NEW YORK — E. Robert Wallach, a close associate of former Atty. Gen. Edwin Meese III, was sentenced today to six years in prison for his racketeering conviction in the Wedtech Corp. scandal.
U.S. District Judge Richard Owen said Wallach used his influence to gain access "to the back steps of the White House" and made almost half a million dollars as a result.
Wallach, 55, a prominent personal injury lawyer from San Francisco, was found to have illegally received $425,000 from the now-defunct South Bronx defense contractor to influence Meese and other government officials as part of Wedtech's efforts to gain government business.
He was convicted Aug. 8 by a jury in Manhattan federal court of racketeering, fraud and conspiracy to defraud the U.S. government.
His co-defendants--R. Kent London and W. Franklyn Chinn--were convicted at the same trial of racketeering, racketeering conspiracy and fraud charges stemming from payments they received from Wedtech. They were to be sentenced later in the day.
In a statement to the judge before sentencing, Wallach said there was a maxim that went, "Too much success can bring failure."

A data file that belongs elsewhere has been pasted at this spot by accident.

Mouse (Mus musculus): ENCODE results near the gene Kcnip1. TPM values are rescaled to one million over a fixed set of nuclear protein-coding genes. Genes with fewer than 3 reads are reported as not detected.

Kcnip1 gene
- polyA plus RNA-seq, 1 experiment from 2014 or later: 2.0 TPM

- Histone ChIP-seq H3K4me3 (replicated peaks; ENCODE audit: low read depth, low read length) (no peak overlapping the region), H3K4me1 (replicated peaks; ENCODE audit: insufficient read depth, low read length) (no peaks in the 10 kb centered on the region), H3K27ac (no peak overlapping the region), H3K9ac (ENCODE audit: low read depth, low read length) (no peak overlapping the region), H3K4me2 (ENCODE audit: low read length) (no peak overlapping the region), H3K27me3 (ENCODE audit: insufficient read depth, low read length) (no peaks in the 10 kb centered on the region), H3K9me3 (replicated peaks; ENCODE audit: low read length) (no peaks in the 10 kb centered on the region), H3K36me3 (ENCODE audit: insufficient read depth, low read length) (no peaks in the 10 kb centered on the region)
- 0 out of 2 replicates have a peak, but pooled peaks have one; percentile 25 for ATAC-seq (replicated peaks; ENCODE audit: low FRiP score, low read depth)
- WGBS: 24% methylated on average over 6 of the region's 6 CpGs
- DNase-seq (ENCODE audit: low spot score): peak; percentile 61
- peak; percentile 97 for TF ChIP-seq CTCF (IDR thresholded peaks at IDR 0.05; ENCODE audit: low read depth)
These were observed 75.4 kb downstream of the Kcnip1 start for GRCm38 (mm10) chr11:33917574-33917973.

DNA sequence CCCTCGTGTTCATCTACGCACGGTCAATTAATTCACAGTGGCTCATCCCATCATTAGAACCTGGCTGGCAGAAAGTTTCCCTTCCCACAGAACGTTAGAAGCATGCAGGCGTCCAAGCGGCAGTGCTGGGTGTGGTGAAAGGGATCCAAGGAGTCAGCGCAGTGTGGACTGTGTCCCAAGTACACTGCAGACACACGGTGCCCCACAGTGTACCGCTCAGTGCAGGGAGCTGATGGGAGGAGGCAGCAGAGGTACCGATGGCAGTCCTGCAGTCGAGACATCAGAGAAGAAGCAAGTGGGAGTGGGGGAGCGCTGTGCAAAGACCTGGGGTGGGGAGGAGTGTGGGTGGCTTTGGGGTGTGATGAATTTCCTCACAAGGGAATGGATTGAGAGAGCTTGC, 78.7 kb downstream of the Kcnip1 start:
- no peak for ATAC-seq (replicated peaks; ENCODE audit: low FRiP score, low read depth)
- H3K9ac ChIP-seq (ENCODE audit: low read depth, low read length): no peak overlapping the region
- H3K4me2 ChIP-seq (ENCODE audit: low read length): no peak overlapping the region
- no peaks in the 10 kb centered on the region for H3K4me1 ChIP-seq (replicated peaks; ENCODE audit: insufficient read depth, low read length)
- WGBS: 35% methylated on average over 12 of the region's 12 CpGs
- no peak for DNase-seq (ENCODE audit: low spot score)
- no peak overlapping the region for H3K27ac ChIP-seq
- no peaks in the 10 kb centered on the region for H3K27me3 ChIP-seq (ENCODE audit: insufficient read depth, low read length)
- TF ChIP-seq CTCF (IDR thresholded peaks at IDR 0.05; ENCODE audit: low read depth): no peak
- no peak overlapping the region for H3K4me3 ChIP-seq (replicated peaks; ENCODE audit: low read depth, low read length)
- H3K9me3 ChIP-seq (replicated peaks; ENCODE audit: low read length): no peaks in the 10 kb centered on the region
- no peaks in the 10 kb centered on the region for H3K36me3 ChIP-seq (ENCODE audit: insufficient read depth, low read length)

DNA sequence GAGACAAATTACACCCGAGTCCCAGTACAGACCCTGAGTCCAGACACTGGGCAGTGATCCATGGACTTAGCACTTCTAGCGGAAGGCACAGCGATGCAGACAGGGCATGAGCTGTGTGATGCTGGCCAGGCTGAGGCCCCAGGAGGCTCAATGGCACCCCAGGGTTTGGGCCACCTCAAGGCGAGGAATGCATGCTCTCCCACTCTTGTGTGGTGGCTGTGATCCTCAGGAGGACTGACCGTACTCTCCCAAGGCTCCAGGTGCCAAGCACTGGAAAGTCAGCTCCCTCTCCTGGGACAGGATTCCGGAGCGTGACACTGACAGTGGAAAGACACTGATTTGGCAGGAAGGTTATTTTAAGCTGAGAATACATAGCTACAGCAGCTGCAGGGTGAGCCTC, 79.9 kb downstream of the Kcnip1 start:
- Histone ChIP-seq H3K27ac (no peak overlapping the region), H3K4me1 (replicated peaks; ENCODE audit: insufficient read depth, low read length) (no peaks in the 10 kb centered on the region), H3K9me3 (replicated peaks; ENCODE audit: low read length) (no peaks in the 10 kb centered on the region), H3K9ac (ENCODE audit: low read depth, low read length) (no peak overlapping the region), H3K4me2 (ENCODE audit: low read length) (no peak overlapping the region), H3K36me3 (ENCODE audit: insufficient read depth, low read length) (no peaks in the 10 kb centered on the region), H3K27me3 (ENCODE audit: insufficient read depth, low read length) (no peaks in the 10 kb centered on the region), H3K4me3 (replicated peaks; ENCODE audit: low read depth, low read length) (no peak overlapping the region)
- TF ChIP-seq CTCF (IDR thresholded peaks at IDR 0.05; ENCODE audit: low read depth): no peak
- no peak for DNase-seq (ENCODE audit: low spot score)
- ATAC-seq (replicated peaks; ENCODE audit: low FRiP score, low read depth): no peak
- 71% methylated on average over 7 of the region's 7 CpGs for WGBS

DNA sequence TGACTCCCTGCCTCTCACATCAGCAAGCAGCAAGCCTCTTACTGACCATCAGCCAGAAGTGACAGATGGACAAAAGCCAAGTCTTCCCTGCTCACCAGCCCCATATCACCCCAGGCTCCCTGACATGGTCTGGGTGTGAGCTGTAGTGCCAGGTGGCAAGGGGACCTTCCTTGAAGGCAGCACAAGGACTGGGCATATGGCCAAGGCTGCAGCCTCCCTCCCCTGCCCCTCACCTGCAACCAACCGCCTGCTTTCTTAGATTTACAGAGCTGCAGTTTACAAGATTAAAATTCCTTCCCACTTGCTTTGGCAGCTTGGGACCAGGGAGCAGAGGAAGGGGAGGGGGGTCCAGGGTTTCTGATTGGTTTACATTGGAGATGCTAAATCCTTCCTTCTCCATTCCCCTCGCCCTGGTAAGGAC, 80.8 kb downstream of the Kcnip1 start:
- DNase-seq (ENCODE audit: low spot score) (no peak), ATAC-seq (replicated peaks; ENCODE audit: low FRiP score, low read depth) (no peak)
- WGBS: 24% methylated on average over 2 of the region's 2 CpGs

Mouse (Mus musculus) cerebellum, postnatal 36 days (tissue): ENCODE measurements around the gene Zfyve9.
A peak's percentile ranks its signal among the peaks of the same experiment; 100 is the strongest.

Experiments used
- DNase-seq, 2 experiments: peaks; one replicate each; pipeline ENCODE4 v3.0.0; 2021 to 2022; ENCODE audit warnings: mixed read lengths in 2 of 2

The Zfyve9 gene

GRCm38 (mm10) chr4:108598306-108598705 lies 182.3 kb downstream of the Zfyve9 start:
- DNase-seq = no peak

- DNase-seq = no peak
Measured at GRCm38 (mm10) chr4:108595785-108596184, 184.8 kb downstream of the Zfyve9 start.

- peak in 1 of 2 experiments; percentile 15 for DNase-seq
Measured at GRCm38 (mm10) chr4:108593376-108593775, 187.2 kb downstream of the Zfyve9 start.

"I am the epitome of that, and I am paying for it," he said.
The judge denied defense motions to throw out the verdict based on the dismissal of a juror who called in sick and based on defense arguments that the law Wallach was convicted of breaking was unconstitutionally vague.
Wallach, who was hired by Wedtech as a consultant, was found to have defrauded the company and its shareholders of a $125,000 payment in 1983, which he billed as work for the company's public stock offering but was actually for his efforts to influence Meese and others to secure an Army contract for Wedtech.
He also was convicted of illegally receiving $300,000 from Wedtech officials, purportedly for helping the company acquire shipyards and a Michigan tug-barge system.
The jury found that the money was actually a payment in anticipation of Wallach's employment at the Justice Department where he could influence Meese and other officials. Wallach was hired by the Justice Department.
Wedtech, once a small machine shop, grew into a $100-million government contractor through a Small Business Administration program that set aside contracts without competitive bidding for minority-controlled companies.
Meese was never charged in the Wedtech scandal although his ethics were questioned by a special prosecutor in Washington who said Messe could have been hit with tax and conflict of interest charges.
Meese testified for Wallach and said Wallach had never asked him to do anything improper for Wedtech.